Winged Ants or Termites? How to Tell Them Apart

It’s spring, which means winged ants and termites are searching for new homes. Here’s how to tell them apart and keep them away from your house.

Recent record high temperatures have termites and ants swarming outside — and inside for some unfortunate home owners.

Seeing a swarm of flying insects emerge from walls of your home, foundation, or crawl space is horrifying, but it’s lucky, too. If you don’t see the swarm, you might not detect termites until much later.

Swarming is the insect equivalent of speed dating and house hunting. Ants and termites grow wings, fly out of the nest, hook up, lose their wings, and then settle in a new colony.

To tell ants and termites apart, catch a couple without squishing them and look for these three clues:

  • Ants have a nipped-in waist; termites have a straight waist.
  • Ants have bent antennae; termites have straight antennae.
  • Both insects have two sets of wings. Ants’ front wings are longer than their back wings; all four termite wings are the same size.

You can vacuum insects that swarm inside your house. Outside, try to figure out where they’re coming from. Termites emerging from a dead stump in the yard are less of a concern than termites coming from your siding, or fire ants living anywhere in your yard.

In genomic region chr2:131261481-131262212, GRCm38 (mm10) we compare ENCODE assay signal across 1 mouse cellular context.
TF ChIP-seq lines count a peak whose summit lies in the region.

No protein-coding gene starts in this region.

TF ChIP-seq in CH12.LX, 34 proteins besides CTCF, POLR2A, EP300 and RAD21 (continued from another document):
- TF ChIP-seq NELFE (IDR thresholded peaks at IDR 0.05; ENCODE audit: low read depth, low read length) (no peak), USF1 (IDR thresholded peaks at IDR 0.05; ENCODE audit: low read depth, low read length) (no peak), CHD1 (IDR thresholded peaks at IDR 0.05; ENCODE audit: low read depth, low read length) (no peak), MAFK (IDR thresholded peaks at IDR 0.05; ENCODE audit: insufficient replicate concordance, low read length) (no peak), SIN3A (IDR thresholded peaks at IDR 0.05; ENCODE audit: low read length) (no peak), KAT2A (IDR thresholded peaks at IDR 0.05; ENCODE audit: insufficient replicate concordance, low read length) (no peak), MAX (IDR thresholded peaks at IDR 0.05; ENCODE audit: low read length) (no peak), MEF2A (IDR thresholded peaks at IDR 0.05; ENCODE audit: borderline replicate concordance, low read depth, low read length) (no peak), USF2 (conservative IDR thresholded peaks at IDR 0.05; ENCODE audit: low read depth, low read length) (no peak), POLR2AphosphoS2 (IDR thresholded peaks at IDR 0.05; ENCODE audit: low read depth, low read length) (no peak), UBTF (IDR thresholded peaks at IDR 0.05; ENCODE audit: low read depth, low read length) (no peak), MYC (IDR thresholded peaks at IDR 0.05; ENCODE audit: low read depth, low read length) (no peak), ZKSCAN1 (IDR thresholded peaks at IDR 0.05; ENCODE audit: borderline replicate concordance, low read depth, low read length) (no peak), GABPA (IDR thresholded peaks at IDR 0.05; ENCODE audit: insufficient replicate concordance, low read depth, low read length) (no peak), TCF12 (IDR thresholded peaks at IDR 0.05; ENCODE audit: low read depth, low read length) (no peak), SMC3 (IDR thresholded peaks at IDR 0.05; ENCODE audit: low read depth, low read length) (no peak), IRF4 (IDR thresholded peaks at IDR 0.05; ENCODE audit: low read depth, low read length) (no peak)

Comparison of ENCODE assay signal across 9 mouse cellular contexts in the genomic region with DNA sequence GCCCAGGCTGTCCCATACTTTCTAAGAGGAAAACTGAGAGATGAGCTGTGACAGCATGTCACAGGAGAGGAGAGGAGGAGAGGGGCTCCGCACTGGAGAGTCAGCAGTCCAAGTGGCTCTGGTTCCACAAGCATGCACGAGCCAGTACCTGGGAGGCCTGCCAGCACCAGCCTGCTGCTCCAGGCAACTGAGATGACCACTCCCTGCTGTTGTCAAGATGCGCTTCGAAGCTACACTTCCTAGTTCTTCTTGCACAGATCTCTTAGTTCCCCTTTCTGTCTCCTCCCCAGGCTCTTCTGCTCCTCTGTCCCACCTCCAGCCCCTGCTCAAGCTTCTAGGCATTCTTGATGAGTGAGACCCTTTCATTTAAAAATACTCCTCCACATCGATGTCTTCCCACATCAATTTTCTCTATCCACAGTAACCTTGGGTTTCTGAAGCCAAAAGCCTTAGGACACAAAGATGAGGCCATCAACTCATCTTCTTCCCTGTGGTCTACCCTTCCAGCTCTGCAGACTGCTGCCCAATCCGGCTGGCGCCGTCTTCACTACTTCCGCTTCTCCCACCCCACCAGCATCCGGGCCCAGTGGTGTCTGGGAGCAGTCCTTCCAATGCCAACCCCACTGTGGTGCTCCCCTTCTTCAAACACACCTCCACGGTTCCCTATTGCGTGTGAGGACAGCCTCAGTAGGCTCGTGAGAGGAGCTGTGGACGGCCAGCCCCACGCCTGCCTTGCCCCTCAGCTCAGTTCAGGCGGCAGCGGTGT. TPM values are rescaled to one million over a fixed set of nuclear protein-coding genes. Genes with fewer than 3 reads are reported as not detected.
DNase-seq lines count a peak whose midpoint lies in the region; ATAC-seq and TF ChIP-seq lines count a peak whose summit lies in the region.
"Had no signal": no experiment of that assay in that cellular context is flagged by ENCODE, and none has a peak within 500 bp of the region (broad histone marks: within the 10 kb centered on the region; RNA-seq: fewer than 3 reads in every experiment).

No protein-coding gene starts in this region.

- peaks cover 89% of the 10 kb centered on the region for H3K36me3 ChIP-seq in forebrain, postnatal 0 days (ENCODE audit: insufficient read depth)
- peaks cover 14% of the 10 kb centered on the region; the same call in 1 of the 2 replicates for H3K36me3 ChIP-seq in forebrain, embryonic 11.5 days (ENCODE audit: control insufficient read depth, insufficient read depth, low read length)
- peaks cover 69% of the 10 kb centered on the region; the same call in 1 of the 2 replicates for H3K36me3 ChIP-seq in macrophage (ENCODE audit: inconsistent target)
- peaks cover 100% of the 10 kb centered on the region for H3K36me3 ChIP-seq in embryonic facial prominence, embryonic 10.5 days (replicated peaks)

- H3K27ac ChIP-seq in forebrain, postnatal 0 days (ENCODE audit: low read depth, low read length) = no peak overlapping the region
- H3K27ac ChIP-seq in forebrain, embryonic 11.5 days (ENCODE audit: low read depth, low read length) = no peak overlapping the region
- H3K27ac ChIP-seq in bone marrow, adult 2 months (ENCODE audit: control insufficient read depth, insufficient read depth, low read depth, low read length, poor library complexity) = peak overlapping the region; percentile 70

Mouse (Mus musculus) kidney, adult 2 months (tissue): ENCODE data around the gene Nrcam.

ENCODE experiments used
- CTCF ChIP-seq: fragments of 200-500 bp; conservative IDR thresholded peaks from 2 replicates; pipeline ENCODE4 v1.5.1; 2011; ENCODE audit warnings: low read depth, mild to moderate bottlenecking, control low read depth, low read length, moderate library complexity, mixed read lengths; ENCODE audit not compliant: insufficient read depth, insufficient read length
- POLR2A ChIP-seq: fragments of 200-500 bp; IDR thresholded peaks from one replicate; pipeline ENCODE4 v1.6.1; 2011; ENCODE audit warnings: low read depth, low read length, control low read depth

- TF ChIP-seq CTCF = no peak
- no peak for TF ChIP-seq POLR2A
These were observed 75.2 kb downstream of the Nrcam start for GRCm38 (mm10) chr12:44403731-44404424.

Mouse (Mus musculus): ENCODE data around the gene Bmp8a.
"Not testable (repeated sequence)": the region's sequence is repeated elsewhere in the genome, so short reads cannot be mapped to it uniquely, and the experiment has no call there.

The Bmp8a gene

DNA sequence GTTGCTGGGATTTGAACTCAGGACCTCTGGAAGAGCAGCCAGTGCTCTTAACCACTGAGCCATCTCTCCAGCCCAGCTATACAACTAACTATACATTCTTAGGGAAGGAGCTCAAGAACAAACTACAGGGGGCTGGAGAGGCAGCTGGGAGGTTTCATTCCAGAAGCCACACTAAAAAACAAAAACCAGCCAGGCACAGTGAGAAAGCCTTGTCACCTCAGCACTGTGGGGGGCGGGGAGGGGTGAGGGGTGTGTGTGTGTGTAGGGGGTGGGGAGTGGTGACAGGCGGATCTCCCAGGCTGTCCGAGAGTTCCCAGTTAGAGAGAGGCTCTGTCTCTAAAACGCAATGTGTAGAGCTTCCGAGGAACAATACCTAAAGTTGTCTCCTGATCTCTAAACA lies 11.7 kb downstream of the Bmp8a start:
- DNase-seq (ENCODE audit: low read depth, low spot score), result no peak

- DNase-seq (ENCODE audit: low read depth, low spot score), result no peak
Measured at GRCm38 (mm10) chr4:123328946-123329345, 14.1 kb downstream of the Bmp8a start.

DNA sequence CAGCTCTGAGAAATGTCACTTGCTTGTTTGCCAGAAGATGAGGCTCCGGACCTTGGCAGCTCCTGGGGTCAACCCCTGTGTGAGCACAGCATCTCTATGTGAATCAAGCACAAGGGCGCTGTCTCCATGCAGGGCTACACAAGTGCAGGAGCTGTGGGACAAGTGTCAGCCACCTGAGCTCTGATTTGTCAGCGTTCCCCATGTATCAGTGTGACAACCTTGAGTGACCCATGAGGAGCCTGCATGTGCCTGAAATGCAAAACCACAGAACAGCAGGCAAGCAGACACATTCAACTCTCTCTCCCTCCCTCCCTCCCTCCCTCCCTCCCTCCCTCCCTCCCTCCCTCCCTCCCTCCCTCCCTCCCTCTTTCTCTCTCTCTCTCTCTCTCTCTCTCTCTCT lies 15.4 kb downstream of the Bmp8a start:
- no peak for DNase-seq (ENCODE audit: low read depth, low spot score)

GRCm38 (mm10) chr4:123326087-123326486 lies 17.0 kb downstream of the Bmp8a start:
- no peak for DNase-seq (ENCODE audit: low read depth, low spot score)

To keep termites, ants, and other insects from damaging your home, follow these 6 tips:

1. Don’t give them water to drink. Immediately fix leaks in the roof or pipes.

2. Don’t entice them to move in. Termites like dead wood, so don’t store firewood near the house and leave a gap between mulch or plantings and your foundation as well as between the soil and your siding.

3. Storing wooden items in the crawl space is like setting out a termite buffet.

4. Ventilate crawl spaces to keep the moisture level down.

5. Use downspouts to direct water away from your home.

6. Seal leaks such as cracks and spaces around pipes, vents, and any other holes in your home.